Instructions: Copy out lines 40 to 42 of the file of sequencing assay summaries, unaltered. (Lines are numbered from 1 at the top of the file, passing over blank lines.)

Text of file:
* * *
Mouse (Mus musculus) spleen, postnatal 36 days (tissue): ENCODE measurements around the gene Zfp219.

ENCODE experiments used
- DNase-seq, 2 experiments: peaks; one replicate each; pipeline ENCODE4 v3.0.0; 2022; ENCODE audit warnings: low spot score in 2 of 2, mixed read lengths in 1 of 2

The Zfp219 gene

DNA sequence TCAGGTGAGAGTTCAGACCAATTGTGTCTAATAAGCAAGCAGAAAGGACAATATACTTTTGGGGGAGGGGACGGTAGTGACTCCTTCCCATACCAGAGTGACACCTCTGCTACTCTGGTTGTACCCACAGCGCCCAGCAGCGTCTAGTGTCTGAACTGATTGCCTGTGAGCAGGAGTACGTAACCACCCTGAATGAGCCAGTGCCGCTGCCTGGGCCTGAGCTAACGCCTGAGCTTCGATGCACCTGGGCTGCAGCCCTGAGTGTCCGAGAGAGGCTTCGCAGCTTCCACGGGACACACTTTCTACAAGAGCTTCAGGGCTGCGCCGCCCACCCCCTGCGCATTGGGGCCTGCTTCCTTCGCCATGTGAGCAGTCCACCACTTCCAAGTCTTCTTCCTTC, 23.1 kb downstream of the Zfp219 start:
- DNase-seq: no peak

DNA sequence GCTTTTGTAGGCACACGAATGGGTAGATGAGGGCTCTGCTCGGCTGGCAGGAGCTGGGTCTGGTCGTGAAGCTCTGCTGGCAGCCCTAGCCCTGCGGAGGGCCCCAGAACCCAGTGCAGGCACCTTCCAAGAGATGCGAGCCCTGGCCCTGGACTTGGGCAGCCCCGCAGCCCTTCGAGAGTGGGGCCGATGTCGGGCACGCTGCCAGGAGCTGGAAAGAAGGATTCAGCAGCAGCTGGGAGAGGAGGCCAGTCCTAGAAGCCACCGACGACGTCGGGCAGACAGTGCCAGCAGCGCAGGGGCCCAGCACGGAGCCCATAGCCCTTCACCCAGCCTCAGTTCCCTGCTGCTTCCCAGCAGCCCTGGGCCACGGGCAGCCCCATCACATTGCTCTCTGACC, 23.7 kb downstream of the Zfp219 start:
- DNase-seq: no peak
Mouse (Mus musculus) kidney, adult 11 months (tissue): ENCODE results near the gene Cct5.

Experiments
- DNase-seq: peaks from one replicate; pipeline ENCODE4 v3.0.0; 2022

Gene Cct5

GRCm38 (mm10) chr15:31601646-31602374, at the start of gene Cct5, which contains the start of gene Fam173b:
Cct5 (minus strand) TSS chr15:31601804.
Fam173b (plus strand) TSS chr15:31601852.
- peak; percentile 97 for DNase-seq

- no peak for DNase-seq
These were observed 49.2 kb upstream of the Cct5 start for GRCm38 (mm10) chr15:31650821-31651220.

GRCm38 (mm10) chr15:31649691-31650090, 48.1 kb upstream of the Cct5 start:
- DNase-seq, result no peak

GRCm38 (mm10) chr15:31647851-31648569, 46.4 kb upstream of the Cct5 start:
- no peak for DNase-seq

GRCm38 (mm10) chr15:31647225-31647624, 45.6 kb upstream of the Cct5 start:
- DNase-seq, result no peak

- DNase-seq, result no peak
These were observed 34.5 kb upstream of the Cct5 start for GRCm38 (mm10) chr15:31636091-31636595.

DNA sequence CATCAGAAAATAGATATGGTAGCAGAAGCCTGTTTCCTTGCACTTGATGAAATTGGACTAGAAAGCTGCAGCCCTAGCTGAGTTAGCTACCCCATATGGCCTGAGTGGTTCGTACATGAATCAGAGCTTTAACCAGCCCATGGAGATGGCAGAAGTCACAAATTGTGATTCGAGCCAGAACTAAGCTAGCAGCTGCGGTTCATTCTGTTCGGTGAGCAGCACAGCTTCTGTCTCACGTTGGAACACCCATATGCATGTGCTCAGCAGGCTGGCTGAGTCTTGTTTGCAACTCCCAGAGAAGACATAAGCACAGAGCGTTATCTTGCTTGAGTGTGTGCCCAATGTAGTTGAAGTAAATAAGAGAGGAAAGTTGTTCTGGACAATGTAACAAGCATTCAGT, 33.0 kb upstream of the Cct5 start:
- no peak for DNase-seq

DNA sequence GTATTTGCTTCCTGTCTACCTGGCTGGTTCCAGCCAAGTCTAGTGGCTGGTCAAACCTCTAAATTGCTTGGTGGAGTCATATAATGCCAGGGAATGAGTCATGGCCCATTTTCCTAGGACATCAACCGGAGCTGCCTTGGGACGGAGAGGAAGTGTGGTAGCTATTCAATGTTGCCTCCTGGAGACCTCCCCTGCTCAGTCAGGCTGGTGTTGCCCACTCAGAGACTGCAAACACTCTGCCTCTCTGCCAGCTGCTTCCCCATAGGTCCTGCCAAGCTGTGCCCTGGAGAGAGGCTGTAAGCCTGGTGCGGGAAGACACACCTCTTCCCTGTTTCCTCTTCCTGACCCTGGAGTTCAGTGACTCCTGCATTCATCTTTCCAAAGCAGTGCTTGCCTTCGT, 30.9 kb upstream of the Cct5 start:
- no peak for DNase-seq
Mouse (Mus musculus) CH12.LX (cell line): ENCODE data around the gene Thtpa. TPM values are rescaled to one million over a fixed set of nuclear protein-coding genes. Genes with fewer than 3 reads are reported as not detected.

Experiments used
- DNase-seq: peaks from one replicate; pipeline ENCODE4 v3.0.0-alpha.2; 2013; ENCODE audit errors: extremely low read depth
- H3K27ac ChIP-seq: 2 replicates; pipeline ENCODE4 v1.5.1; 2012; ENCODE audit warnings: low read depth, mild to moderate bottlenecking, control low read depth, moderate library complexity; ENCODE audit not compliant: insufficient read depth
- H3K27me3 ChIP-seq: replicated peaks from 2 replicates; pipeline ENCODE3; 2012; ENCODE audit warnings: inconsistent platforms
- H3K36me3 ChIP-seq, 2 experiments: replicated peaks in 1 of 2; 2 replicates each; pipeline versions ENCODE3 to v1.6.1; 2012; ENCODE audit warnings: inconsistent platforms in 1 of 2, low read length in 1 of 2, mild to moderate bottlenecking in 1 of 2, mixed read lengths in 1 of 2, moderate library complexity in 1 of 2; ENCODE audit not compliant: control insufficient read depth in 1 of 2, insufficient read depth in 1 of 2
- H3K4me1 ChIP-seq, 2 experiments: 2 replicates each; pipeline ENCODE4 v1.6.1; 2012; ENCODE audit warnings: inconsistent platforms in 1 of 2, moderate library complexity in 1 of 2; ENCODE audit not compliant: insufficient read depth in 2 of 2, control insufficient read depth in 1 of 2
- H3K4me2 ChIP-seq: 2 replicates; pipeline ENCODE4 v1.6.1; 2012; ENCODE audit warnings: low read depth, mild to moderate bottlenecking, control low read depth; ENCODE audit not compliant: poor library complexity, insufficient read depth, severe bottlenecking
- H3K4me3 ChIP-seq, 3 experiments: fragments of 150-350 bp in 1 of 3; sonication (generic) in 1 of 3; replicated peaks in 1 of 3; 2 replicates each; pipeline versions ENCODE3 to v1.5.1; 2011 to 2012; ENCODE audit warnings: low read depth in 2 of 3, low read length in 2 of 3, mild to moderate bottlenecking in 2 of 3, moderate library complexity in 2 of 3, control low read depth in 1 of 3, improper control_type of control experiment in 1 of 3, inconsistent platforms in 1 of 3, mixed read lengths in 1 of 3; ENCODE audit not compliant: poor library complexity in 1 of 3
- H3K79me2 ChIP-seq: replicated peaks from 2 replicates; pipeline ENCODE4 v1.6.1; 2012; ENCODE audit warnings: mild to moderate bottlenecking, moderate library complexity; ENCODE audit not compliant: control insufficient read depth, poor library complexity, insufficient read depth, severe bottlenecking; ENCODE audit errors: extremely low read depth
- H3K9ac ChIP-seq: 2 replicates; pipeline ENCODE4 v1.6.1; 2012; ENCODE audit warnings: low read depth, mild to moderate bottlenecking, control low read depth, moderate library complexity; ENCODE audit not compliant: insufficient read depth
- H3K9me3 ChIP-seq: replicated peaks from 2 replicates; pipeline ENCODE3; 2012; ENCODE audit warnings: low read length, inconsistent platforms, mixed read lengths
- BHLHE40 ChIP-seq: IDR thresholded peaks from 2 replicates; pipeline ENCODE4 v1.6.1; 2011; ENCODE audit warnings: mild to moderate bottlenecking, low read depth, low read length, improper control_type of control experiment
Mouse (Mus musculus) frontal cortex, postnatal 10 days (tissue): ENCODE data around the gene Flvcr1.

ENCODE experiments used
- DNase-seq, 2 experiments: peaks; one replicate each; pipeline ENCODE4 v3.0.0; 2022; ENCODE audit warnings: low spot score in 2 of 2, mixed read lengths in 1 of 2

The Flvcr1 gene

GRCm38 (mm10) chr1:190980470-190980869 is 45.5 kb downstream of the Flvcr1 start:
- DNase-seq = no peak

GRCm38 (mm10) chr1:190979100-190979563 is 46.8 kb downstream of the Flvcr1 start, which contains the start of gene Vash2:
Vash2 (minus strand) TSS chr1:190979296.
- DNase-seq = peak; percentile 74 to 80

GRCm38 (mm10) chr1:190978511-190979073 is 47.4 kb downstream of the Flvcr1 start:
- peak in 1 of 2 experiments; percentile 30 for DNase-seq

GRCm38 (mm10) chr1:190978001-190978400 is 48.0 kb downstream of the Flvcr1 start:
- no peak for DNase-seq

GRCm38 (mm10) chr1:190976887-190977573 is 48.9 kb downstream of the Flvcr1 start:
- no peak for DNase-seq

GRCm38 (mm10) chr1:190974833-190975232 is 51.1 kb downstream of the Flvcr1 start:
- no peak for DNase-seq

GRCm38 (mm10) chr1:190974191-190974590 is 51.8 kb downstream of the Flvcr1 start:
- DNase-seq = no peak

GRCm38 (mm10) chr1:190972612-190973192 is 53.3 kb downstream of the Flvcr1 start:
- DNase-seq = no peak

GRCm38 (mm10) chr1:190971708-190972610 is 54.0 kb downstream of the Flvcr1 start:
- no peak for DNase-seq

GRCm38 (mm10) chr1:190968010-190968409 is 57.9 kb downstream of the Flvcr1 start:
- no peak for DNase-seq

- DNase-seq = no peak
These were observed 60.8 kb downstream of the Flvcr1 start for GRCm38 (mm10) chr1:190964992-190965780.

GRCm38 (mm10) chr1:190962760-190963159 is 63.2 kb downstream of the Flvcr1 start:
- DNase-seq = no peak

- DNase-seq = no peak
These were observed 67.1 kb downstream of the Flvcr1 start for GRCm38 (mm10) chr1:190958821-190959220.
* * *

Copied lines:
- H3K79me2 ChIP-seq: replicated peaks from 2 replicates; pipeline ENCODE4 v1.6.1; 2012; ENCODE audit warnings: mild to moderate bottlenecking, moderate library complexity; ENCODE audit not compliant: control insufficient read depth, poor library complexity, insufficient read depth, severe bottlenecking; ENCODE audit errors: extremely low read depth
- H3K9ac ChIP-seq: 2 replicates; pipeline ENCODE4 v1.6.1; 2012; ENCODE audit warnings: low read depth, mild to moderate bottlenecking, control low read depth, moderate library complexity; ENCODE audit not compliant: insufficient read depth
- H3K9me3 ChIP-seq: replicated peaks from 2 replicates; pipeline ENCODE3; 2012; ENCODE audit warnings: low read length, inconsistent platforms, mixed read lengths